34. Payment Schedule - A pre-agreed upon schedule of payments to a contractor usually based upon the amount of work completed. Such a schedule may include a deposit prior to the start of work. Payments are often scheduled for the beginning of the month and allow the contractor to subcontractors and suppliers by the 10th of the month. There may also be a temporary 'holdout' at the end of the contract for any small items which have not been completed.
  35. Perc Test - Tests that a soil engineer performs on earth to determine the feasibility of installing a leech field type sewer system on a lot. A test to determine if the soil on a proposed building lot is capable of absorbing the liquid affluent from a septic system.
  36. Permit: A governmental authorization to perform a building process as in: Zoning\Use permit - authorization to use a property for a specific use e.g. a factory, a single family residence etc. Grading permit - authorization to change the contour of the land. Septic permit - a health dept. authorization to build or modify a septic system. Building permit - authorization to build or modify a structure. Electrical permit - a separate permit required for most electrical work. Plumbing permit - a separate permit required for new plumbing and larger modifications of existing plumbing systems.
  37. Plans - Architectural plans for a building or construction project, which likely include floor plans, footing and foundation plans, elevations, plot plans, and various schedules and or details.
  38. Plot Plan - A bird’s eye view showing how a building sits on the building lot, typically showing setbacks (how far the building must sit from the road), easements, rights of way, and drainage. (See Site Plan)
  39. Prints
  40. Radon - A naturally-occurring, radioactive gas which is heavier than air and is common in many parts of the country. Radon gas exposure is associated with lung cancer. Mitigation measures may involve crawl space and basement venting and various forms of vapor barriers.
  41. Roof Pitch - The incline slope of a roof or the ratio of the total rise to the total width of a house, i.e., an 8-foot rise and 24-foot width is a one-third pitch roof. Roof slope is expressed in the inches of rise per foot of run.
  42. Scratch Coat: The first coat of stucco, which is scratched to form a bond for the second coat.
  43. Screed or Screeding - The wood or metal straightedge used to strike off or level newly placed concrete when doing cement work. Screeds can be the leveling device used or the form work used to level or establish the level of the concrete. Screeds can be hand used or mechanical.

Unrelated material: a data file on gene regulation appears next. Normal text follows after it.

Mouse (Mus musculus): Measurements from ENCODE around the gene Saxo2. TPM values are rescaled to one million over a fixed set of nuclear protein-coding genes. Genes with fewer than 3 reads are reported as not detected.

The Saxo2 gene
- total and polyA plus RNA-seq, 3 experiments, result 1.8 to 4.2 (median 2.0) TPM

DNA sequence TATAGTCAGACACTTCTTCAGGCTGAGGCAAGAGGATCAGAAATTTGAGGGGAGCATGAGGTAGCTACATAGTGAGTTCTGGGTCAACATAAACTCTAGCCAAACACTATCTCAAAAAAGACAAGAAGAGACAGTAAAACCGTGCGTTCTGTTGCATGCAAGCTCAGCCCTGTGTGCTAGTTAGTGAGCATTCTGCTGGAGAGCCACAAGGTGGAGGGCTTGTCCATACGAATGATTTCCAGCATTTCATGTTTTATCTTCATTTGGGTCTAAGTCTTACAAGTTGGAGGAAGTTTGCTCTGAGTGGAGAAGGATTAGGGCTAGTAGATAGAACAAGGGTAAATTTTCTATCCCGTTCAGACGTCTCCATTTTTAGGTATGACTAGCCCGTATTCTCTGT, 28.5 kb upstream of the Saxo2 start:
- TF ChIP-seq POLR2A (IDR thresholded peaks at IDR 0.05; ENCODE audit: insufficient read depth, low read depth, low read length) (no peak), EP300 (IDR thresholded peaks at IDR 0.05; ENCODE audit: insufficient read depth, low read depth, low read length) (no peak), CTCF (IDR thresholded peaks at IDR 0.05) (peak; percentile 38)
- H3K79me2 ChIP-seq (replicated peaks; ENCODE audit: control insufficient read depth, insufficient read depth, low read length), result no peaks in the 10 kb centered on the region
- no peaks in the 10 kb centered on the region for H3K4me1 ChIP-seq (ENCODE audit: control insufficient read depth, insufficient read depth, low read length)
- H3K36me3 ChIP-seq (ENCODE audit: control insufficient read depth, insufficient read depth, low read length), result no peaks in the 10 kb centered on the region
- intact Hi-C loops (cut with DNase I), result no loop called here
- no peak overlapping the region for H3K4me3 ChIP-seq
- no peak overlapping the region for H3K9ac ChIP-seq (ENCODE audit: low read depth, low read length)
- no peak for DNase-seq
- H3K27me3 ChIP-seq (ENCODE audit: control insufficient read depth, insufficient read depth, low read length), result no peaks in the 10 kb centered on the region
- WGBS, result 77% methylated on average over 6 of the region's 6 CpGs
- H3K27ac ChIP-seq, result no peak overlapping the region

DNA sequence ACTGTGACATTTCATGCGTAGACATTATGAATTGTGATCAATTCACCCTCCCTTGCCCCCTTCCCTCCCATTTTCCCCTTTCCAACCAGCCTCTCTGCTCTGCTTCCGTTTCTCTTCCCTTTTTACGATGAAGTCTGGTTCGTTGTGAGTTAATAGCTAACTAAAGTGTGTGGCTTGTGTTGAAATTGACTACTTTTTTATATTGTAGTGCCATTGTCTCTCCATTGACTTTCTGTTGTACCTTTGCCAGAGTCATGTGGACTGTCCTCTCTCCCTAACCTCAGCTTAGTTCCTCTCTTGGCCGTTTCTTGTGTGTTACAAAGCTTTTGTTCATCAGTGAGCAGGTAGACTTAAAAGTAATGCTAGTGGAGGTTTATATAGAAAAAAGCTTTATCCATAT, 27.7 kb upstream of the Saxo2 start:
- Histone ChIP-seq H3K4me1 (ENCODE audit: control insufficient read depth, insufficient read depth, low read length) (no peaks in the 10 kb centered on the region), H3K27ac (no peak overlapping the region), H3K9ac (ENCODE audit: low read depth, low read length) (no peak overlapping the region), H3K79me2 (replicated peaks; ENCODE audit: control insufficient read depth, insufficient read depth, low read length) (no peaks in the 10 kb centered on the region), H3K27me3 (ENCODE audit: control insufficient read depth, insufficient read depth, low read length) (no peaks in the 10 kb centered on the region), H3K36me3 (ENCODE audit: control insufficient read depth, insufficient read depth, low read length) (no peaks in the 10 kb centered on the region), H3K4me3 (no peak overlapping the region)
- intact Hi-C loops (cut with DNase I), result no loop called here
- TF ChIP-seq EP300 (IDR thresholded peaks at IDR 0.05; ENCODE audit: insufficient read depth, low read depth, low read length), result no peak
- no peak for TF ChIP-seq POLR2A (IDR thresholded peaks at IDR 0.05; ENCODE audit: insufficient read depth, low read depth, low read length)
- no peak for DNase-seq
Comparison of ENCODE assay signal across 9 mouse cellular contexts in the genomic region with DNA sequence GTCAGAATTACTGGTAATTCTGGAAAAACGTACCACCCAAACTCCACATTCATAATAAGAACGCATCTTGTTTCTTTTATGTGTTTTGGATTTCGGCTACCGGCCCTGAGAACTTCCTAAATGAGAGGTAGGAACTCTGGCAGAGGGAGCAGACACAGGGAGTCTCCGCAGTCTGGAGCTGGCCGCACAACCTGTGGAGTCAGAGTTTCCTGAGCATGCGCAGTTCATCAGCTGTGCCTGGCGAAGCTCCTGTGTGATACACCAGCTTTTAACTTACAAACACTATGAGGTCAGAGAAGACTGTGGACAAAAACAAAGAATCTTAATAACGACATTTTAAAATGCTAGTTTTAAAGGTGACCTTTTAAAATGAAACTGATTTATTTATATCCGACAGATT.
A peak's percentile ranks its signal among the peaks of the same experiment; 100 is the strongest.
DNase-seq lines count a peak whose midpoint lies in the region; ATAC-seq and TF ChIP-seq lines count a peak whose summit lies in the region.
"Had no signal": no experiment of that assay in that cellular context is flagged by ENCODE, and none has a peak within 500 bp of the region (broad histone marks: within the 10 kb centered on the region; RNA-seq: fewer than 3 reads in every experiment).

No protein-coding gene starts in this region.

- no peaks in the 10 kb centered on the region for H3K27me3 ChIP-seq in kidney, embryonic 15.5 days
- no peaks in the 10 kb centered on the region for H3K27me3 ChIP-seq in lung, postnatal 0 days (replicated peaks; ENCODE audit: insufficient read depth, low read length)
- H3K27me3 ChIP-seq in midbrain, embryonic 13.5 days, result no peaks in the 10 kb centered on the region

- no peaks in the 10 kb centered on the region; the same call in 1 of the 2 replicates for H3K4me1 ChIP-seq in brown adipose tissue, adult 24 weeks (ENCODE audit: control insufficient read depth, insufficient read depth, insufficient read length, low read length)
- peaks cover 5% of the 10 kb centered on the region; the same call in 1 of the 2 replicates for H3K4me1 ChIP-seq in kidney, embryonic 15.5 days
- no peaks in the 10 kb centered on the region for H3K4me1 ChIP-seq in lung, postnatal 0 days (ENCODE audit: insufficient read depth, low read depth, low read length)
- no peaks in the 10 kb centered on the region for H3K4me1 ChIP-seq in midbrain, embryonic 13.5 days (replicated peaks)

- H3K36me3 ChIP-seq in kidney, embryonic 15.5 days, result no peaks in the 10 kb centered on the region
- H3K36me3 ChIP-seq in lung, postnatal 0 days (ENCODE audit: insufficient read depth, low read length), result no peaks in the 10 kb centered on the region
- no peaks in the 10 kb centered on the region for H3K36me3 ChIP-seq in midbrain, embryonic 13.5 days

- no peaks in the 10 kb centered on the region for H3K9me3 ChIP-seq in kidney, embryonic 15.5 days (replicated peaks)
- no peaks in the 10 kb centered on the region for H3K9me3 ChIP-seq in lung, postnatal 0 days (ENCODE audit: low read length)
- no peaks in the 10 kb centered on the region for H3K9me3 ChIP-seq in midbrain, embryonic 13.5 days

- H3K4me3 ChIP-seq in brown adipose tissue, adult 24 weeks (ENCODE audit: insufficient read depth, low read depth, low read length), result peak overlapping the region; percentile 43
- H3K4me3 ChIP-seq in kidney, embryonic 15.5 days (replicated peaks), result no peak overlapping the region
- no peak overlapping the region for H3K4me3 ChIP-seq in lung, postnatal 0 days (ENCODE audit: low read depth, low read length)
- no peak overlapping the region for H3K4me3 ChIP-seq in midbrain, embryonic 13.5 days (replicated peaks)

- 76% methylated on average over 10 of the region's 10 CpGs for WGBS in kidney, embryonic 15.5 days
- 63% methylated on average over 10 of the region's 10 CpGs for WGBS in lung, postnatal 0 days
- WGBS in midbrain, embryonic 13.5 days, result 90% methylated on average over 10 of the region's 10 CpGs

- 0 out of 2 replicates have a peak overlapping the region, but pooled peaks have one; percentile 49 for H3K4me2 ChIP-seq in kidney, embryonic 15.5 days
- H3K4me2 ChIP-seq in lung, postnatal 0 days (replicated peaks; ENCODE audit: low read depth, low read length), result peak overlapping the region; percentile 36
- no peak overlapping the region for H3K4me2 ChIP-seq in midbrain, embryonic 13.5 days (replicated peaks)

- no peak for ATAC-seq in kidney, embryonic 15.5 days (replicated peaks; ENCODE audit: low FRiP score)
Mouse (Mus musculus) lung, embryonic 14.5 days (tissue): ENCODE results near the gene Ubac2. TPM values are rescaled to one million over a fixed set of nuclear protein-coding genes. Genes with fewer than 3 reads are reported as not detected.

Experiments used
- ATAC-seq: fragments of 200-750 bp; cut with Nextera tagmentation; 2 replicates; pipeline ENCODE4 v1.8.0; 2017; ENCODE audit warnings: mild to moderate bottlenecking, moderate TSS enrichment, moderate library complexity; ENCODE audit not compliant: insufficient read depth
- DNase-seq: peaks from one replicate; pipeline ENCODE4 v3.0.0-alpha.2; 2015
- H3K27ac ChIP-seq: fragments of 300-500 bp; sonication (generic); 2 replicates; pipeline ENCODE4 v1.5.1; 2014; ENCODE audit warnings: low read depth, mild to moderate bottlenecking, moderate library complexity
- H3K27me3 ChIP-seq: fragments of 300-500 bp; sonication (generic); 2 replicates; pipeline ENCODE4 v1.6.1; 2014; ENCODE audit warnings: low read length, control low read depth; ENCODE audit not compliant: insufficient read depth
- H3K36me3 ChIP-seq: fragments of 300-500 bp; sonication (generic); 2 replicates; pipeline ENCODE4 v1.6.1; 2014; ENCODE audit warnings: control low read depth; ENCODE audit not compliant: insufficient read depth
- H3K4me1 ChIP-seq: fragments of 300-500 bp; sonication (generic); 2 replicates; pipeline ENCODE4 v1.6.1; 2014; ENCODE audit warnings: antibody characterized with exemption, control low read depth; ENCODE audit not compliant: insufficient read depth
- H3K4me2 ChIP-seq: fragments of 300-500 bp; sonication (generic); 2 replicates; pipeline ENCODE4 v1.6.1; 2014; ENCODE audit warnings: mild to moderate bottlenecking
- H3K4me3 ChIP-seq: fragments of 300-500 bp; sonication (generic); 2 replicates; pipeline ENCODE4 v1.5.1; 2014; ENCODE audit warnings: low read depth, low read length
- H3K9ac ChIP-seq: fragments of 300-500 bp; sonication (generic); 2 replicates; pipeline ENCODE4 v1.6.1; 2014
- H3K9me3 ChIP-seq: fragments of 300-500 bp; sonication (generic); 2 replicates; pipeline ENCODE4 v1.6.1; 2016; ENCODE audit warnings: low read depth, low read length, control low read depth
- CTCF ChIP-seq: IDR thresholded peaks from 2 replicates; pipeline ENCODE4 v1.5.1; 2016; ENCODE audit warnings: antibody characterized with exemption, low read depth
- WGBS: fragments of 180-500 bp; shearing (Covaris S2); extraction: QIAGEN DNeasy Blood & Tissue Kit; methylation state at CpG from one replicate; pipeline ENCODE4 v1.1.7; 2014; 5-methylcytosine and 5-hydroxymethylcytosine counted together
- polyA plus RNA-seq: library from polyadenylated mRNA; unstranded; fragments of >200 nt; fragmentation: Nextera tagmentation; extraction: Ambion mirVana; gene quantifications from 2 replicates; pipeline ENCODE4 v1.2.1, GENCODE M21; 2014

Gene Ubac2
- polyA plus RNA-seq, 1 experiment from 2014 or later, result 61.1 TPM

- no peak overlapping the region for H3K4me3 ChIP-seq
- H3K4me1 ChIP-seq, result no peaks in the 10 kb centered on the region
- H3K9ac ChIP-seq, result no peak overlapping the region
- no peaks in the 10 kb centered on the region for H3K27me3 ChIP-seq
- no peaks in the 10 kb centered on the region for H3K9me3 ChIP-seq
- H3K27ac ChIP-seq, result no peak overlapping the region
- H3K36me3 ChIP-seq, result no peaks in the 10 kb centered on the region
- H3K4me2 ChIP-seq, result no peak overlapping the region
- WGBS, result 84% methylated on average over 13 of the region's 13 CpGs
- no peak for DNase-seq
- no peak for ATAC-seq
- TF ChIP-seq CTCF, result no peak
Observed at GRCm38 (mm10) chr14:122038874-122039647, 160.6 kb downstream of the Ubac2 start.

44. Septic Engineering
  45. Setback
  46. Sheathing - The structural covering, usually wood boards, plywood, gypsum or wood fiber, used over studs or rafters of framed buildings as the first layer of outer wall covering nailed to the studs or rafters.
  47. Siding - The finish covering of the outside wall of a frame building, whether made of horizontal weatherboards, vertical boards with battens, shingles, or other material.
  48. Sill Plate - The framing member anchored to the foundation wall upon which studs and other framing members will be attached. It is the bottom plate of exterior walls.
  49. Site Plan
  50. Slab on Grade - A type of construction in which footings are needed but little or no foundation wall is poured.
  51. Sonotube - Round, large cardboard tubes designed to hold wet concrete in place until it hardens.
  52. Square: A unit of measure, e.g. 100 square feet, usually applied to roofing material. Siding is sometimes packed to cover 100 square feet and are sold on that basis.
  53. Square Footage - Living and Under Roof
  54. Stack - The vertical pipe of a system of soil, waste or vent piping.
  55. Stop Work Order - A formal, written notification to a contractor to discontinue some or all work on a project for reasons such as safety violations, defective materials or workmanship, or cancellation of the contract.
  56. Stucco -A type of exterior finish. Most commonly refers to an outside plaster made with Portland cement as its base.
  57. Subcontractor - A contractor who specializes in a particular trade such as plumbing.
  58. Subcontractor Verification Form
  59. Survey
  60. Take Off - The material and labor list necessary to complete a job.
  61. Termite Shield - A shield, usually of non-corrodible metal, placed in or on a foundation wall or other mass of masonry or around pipes to prevent passage of termites.
  62. Truss - A frame or jointed structure designed to act as a beam of long span, while each member is usually subjected to longitudinal stress only—either tension or compression.
  63. Turnkey - A term used when the subcontractor provides all materials (and labor) for a job.
  64. Window Buck - Square or rectangular box that is installed within a concrete foundation or block wall. A window will eventually be installed in this "buck" during the siding stage of construction.